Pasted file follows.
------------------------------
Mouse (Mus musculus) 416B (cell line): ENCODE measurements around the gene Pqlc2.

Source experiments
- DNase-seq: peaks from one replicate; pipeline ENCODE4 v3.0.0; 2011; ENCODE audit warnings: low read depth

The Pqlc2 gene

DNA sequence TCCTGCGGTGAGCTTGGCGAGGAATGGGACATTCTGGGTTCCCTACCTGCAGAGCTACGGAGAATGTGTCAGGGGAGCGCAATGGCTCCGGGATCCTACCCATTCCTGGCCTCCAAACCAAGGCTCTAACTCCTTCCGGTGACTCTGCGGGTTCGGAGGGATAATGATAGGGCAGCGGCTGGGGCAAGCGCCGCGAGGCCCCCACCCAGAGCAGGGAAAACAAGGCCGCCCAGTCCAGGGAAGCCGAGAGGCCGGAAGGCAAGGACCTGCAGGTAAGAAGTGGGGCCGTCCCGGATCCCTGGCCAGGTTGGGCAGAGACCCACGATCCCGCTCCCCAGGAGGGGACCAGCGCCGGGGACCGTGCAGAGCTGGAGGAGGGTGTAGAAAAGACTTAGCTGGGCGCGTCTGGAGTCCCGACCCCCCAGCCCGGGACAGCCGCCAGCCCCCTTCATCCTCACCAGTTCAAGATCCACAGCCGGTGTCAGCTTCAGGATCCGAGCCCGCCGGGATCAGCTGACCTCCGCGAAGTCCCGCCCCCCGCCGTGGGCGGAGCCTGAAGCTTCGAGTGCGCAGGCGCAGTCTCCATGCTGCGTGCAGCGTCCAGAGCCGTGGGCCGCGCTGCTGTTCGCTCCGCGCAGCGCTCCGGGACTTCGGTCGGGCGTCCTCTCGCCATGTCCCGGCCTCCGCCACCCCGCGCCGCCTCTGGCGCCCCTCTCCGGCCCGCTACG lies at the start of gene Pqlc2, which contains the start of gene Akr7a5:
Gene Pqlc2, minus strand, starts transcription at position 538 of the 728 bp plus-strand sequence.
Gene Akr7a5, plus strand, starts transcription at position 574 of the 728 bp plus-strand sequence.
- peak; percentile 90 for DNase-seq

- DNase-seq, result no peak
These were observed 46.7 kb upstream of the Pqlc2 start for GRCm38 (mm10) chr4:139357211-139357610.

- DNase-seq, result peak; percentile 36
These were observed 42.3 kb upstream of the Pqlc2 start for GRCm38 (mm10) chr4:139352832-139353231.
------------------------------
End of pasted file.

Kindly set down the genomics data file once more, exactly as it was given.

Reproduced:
Mouse (Mus musculus) 416B (cell line): ENCODE measurements around the gene Pqlc2.

Source experiments
- DNase-seq: peaks from one replicate; pipeline ENCODE4 v3.0.0; 2011; ENCODE audit warnings: low read depth

The Pqlc2 gene

DNA sequence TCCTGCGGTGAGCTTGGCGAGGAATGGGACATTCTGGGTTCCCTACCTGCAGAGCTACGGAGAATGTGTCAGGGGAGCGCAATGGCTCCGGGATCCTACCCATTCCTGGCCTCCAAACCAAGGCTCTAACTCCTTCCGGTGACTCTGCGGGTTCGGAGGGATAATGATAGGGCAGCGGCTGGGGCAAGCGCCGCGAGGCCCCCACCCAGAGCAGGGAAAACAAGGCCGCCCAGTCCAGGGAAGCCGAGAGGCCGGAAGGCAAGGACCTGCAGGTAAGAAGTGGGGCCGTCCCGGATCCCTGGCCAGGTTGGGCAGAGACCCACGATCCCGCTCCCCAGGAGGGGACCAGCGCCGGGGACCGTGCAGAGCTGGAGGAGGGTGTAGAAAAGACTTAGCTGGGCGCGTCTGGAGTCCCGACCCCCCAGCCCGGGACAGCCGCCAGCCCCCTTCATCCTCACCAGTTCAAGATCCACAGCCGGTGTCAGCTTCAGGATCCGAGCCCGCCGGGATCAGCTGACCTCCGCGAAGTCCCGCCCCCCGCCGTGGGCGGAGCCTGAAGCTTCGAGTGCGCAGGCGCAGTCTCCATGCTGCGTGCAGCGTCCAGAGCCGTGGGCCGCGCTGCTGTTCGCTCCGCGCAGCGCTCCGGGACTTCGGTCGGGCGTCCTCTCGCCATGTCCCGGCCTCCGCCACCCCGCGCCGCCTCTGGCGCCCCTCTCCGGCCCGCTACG lies at the start of gene Pqlc2, which contains the start of gene Akr7a5:
Gene Pqlc2, minus strand, starts transcription at position 538 of the 728 bp plus-strand sequence.
Gene Akr7a5, plus strand, starts transcription at position 574 of the 728 bp plus-strand sequence.
- peak; percentile 90 for DNase-seq

- DNase-seq, result no peak
These were observed 46.7 kb upstream of the Pqlc2 start for GRCm38 (mm10) chr4:139357211-139357610.

- DNase-seq, result peak; percentile 36
These were observed 42.3 kb upstream of the Pqlc2 start for GRCm38 (mm10) chr4:139352832-139353231.